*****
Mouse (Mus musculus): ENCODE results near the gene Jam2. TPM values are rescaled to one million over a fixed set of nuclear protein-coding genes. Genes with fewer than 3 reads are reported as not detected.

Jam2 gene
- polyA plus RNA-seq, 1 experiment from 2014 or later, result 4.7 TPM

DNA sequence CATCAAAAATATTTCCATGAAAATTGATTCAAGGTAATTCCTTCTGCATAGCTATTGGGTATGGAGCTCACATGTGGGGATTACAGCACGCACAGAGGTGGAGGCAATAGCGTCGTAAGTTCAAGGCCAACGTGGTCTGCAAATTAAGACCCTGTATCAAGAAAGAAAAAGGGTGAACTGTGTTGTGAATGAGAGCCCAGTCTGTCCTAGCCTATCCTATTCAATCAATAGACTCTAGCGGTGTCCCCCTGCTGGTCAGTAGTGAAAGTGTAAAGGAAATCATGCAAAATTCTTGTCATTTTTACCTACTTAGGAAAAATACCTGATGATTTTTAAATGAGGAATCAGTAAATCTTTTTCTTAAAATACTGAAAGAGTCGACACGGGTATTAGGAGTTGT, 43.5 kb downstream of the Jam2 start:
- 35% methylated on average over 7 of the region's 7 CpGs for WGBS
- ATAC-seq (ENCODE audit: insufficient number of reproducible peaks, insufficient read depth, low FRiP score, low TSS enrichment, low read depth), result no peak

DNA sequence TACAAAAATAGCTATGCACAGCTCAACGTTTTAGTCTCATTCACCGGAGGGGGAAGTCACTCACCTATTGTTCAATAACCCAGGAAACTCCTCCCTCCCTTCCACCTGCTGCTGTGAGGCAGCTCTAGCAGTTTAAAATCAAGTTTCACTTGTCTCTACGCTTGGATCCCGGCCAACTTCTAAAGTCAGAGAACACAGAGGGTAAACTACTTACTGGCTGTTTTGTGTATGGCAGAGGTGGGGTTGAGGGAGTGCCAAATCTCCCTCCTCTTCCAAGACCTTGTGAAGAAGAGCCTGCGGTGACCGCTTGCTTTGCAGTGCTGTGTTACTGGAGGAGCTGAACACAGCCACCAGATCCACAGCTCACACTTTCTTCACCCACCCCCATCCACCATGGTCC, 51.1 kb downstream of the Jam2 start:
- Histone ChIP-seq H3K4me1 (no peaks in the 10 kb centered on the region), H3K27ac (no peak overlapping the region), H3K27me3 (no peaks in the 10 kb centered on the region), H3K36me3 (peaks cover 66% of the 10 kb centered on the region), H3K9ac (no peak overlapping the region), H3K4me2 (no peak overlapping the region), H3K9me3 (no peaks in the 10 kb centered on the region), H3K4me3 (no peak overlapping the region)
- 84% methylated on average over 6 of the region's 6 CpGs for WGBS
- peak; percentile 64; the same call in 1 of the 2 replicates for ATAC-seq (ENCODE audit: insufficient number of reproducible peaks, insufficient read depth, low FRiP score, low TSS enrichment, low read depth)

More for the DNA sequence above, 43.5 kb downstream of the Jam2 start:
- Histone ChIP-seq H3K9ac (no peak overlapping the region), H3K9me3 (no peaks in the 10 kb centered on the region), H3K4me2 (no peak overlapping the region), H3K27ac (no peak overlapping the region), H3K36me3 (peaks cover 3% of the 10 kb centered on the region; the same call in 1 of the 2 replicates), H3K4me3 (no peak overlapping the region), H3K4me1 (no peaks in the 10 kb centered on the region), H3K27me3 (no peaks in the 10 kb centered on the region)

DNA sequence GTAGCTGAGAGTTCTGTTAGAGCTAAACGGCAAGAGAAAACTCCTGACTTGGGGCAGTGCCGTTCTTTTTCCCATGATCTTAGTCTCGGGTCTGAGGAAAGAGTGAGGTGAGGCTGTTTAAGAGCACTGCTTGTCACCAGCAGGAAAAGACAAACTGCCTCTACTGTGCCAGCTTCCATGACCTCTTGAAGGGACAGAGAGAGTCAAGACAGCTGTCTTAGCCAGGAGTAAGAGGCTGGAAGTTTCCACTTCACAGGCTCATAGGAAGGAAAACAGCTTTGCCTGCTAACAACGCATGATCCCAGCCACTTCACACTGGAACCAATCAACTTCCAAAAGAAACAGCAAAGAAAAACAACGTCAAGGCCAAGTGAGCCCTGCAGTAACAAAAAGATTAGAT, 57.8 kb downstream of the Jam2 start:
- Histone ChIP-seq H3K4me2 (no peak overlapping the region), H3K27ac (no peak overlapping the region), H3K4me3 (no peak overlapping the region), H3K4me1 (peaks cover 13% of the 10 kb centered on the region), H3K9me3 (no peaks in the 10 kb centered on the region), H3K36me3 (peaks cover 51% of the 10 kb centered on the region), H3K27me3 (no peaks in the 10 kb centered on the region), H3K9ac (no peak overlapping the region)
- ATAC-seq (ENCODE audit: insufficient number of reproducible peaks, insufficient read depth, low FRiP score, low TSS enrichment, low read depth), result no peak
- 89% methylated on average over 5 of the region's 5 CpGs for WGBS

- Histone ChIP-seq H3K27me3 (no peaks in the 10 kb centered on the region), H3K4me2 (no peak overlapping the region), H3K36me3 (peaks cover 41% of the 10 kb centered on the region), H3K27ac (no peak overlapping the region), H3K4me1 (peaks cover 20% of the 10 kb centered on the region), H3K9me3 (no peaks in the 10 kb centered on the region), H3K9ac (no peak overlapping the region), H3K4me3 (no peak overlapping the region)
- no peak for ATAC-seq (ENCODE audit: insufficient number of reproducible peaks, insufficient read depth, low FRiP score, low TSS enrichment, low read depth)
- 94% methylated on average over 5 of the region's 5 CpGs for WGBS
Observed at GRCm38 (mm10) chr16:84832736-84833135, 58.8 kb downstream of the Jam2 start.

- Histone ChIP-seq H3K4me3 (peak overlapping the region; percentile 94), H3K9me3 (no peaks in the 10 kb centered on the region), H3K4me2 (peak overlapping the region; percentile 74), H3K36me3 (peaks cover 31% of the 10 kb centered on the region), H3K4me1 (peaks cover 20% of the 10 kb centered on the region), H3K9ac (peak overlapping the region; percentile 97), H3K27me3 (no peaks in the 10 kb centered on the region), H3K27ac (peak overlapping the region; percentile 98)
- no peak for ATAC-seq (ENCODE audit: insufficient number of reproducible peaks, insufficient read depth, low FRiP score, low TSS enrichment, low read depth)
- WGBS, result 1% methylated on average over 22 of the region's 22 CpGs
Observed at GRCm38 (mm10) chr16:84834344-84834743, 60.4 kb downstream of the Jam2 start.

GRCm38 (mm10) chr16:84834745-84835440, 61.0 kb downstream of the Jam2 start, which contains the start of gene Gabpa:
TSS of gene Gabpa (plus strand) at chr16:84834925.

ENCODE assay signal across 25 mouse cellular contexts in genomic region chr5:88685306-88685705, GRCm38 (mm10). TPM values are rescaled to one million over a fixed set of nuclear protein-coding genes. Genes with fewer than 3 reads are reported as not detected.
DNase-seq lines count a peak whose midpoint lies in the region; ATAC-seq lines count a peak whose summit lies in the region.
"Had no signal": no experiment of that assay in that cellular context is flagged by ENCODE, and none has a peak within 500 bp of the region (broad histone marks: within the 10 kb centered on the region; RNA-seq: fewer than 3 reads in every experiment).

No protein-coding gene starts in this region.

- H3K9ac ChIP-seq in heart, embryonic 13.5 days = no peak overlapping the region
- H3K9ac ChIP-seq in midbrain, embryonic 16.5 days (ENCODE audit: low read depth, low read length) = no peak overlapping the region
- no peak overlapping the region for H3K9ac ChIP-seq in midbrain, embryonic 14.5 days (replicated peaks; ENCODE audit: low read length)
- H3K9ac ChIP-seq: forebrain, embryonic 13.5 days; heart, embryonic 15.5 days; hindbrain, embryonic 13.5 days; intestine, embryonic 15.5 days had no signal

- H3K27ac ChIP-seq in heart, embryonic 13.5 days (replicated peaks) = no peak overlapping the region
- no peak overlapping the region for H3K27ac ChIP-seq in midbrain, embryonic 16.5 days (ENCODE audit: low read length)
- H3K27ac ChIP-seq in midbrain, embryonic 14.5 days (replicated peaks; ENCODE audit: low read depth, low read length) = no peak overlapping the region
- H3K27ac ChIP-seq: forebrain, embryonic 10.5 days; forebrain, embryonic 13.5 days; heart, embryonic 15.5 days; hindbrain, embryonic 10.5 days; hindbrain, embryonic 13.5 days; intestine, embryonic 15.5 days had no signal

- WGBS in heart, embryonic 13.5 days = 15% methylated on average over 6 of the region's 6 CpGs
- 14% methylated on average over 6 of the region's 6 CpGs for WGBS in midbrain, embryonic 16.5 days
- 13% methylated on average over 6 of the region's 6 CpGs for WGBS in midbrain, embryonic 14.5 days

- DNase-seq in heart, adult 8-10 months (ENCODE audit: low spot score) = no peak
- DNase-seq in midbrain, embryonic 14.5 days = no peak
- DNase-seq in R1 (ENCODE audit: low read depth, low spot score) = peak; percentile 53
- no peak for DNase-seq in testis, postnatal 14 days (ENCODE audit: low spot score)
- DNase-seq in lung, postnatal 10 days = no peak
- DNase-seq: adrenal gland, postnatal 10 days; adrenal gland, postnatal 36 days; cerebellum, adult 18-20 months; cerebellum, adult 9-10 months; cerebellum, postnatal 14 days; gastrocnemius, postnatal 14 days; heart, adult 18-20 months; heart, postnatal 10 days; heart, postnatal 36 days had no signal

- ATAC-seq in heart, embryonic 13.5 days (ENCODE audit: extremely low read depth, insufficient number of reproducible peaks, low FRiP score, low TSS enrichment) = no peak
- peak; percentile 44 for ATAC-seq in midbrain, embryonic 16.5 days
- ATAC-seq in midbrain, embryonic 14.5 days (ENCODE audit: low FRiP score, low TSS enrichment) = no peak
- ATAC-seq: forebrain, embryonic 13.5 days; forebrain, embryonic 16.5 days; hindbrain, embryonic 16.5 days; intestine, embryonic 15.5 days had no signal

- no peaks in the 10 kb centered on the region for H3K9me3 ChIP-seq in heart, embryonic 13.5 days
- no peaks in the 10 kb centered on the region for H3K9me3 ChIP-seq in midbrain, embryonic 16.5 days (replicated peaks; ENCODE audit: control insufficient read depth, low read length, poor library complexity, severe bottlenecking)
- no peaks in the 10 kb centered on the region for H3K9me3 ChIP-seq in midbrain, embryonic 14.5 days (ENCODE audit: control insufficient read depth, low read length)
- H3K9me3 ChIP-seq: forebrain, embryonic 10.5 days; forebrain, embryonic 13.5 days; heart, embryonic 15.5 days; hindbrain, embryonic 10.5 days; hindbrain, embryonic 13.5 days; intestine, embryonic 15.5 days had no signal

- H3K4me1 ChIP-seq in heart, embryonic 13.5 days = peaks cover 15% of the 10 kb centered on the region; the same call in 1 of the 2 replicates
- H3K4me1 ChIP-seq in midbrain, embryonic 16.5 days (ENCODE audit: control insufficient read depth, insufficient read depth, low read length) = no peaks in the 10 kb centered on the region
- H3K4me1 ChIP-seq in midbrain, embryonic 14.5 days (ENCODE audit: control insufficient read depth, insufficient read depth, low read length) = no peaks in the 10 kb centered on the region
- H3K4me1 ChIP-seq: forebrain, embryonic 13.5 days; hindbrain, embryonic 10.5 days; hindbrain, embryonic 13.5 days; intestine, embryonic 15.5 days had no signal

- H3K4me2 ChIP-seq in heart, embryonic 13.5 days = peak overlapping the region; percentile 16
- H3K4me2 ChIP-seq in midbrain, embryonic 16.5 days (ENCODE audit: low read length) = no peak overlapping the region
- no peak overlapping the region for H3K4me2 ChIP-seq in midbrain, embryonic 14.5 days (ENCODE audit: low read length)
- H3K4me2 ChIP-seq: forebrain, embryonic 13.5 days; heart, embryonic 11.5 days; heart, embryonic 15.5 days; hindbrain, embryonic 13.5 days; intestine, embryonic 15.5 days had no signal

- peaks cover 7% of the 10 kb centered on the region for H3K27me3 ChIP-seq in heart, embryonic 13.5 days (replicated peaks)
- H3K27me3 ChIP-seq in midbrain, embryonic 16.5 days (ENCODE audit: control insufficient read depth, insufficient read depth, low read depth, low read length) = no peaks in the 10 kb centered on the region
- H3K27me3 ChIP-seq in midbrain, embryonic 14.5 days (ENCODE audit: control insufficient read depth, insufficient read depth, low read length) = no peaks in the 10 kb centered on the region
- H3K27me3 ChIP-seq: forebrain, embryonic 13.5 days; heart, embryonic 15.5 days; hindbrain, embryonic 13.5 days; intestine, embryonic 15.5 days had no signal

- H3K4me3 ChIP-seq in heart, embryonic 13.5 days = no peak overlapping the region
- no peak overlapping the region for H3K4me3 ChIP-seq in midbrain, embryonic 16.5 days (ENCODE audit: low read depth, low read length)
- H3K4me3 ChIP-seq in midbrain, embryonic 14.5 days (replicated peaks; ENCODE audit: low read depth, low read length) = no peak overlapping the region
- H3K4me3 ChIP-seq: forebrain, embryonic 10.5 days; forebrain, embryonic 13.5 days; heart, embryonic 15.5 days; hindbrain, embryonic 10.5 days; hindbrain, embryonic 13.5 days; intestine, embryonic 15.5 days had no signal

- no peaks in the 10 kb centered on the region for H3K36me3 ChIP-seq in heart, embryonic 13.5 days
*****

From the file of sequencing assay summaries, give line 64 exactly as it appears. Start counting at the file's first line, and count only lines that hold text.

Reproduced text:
- peaks cover 7% of the 10 kb centered on the region for H3K27me3 ChIP-seq in heart, embryonic 13.5 days (replicated peaks)